Abstract:Escherichia coli is an important micro-organism used for production of various chemicals and proteins. The bacterium has been studied extensively for over 100 years, and it has been instrumental to both the basic understanding of biology and modern developments in the medical and biotechnology fields. In order to further knowledge in E. coli, it is important to fully understand metabolic regulation. Topics of particular interest include: maximization of growth yield, which is important for maximizing production of proteins both in lab and industrial scale processes; regulation of substrate utilization, which can allow engineering of strains that can efficiently consume any desirable substrate/mixture of substrates; and finally, elimination of undesirable side products, such as acetate, which reduces productivity and can be toxic to the cells. In the following studies, we discuss three major projects which study one or more of the above topics. The first is a study of the impact of amino acids in complex mixtures of nutrients on sugar utilization. We specifically study growth and glucose consumption in the common laboratory growth medium, tryptone broth. We next demonstrate that without a buffer, the excess carbon with go to acetate which will dramatically reduce the culture pH and eventually inhibit acetate re-assimilation. Finally, we discuss a method of isolating high growth yield strains of E. coli by privatizing nutrients. Growth and substrate utilization in complex media Complex media are often used for cultivation of various bacteria due to the abundance and variety of nutrients available. A lot of metabolic regulation has been studied in defined media, often consisting of one or two carbon sources. There can be more complicated regulatory behavior to uncover by studying growth and substrate utilization in complex media. However, the complexity of the medium can obscure the reasons for culture behavior – including components that may regulate carbon and nitrogen metabolism or those that limit cell growth. In Chapter 2, we investigated glucose consumption and growth in a complex peptide-based medium. We observed that Escherichia coli consumed glucose slowly during exponential growth and only consumed 25% of the sugar before the culture entered stationary phase. We found that amino acids are consumed simultaneously with glucose during early and middle exponential growth. We determined that magnesium limitation is the reason growth is limited. Magnesium supplementation to TB7/glucose permits complete glucose utilization before stationary phase, which also increases cell growth three-fold by OD600. Finally, since acetylation is intimately linked to glucose consumption and acetate fermentation, we asked how acetylation compared between magnesium-limited and magnesium-replete cells. Cells with the magnesium-dependent growth increase had reduced acetylation compared to their magnesium-limited counterparts. We propose that peptide-based media have potential for more cell growth, which can be achieved through supplementation with excess carbon and magnesium. Furthermore, we can reduce acetylation without genetically manipulating E. coli. This has the potential to reduce formation of deleterious acetylated isoforms of recombinant proteins without negatively affecting cell growth. The acetate switch is inhibited in acidic growth media Escherichia coli produces acetate during aerobic growth on various carbon sources. Following consumption of the carbon substrate, E. coli can further grow on the acetate. This phenomenon is known as the acetate switch, where cells transition from producing acetate to consuming it. In Chapter 3, we investigated how pH governs the acetate switch. When E. coli was grown on a glucose-supplemented medium initially buffered to pH 7, the cells produced and then consumed the acetate. However, when the initial pH was dropped to 6, the cells still produced acetate but were only able to consume it when little (<10 mM) acetate was produced. When significant acetate was produced in acidic media, which occurs when the growth medium contains magnesium, amino acids, and sugar, the cells were unable to consume the acetate. To determine the mechanism, we characterized a set of metabolic mutants and found that those defective in the TCA cycle or glyoxylate shunt exhibited reduced rates of acetate consumption. We further found that expression of the genes in these pathways was reduced during growth in acidic media. Expression of the genes involved in the AckA-Pta pathway, which provides the principal route for both acetate production and consumption, were also inhibited in acidic media but only after glucose was depleted, which correlates with the acetate consumption phase. Based on these results, we conclude that growth in acidic environments inhibits the expression of the acetate catabolism genes, which in turn prevents acetate consumption. Enriching strains of E. coli with a high growth yield It is often desirable to obtain strains with a high growth yield for bioproduction purposes. These are strains that are capable of most efficiently converting some feed substrate into biomass, including protein. However, standard evolutionary procedures involving serial passage in liquid media in flasks select for strains with a high growth rate, but a low growth yield. In Chapter 4, we attempted to isolate high growth yield strains on xylose by privatizing resources to individual cells. We chose xylose because it is the second most abundant sugar in lignocellulosic feedstocks. We accomplished this using an emulsion-based media approach which isolates individual cells, or small numbers of cells, into single droplets of nutrients. The cells which utilize their allotment of nutrients to produce the most biomass will be present in the highest number once the growth is stopped. Using this approach, we enriched two different high growth yield strains with different mutations in carbon catabolite repression relevant genes. We were able to confirm the mutations we found allowed for improved growth yield by moving them over into a wild type background. The strains showed similar growth rate to wild type, though their sugar utilization what slightly slower and thus mixed acid fermentation was reduced. We are still working to characterize the impact these mutations have on gene expression.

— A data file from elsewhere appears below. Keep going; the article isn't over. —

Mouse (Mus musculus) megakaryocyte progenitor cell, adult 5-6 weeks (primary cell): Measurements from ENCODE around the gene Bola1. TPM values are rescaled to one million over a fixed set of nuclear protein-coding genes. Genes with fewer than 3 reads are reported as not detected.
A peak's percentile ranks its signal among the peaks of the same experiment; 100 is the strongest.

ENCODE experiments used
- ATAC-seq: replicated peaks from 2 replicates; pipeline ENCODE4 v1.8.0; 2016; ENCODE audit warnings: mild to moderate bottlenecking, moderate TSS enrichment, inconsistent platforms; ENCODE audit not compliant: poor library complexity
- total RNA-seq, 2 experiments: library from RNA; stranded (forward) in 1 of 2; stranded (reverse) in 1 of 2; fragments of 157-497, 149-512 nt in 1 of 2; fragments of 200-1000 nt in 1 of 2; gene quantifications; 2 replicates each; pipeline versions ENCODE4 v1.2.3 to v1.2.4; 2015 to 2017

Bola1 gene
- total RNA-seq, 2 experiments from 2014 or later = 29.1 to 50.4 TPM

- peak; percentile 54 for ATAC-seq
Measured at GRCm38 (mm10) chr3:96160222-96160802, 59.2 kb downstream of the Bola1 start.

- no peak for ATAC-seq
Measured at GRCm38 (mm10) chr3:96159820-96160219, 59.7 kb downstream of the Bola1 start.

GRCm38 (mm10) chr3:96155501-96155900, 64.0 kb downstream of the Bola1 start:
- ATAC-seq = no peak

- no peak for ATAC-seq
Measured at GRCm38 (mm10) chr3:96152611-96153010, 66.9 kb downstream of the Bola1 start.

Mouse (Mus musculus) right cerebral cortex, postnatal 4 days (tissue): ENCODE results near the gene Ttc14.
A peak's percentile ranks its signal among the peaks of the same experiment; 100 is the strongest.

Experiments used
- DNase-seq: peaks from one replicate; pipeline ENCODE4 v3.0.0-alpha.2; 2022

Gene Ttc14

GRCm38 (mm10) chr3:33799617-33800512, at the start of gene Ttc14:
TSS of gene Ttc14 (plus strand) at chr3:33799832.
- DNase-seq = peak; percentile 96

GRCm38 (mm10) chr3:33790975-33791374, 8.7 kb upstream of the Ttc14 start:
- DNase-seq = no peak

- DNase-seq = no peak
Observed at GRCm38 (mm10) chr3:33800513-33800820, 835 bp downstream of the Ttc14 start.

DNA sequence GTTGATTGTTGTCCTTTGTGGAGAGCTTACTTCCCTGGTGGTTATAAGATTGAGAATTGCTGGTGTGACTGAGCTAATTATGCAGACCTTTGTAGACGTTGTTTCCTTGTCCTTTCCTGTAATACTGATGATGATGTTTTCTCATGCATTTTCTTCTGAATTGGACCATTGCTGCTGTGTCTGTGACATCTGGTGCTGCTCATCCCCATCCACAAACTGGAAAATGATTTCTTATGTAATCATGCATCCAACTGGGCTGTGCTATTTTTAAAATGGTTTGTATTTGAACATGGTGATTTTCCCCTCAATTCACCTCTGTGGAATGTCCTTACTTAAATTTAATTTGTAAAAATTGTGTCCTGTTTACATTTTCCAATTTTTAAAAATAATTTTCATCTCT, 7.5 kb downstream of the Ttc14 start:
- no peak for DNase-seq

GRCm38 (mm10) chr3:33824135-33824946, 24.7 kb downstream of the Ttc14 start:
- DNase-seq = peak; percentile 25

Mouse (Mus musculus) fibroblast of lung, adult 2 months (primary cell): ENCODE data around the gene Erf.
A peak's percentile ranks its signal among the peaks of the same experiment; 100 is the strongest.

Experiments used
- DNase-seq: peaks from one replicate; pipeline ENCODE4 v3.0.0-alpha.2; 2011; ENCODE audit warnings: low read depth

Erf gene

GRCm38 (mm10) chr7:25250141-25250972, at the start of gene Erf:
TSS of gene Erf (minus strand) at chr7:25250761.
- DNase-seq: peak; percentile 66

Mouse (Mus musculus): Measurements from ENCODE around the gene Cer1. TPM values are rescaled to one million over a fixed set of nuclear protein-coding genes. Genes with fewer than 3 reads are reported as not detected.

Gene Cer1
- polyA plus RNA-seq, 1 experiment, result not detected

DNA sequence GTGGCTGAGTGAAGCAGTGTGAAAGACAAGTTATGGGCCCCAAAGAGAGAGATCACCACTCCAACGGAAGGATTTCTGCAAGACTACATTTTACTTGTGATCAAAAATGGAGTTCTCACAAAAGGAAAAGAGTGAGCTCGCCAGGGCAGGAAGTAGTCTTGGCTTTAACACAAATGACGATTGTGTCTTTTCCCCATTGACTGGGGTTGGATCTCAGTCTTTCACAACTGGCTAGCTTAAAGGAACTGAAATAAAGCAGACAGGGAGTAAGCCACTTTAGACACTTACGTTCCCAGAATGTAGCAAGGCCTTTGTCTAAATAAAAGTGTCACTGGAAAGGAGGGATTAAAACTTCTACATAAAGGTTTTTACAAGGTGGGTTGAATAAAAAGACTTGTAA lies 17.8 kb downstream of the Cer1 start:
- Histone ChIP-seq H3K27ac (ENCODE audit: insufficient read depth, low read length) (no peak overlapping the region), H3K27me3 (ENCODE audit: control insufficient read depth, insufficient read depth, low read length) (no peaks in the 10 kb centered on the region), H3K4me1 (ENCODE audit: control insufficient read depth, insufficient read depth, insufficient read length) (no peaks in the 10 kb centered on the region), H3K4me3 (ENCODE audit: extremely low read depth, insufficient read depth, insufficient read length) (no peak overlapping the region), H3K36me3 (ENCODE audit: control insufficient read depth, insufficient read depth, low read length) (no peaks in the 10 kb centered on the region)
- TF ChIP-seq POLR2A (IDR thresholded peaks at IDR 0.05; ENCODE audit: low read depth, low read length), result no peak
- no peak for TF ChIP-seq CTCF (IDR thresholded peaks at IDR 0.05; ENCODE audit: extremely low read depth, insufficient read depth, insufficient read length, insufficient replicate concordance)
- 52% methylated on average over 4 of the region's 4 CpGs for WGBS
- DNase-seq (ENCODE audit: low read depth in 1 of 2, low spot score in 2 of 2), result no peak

Issue Date:2019-07-08
Rights Information:Copyright 2019, James Orr
Date Available in IDEALS:2019-11-26
Date Deposited:2019-08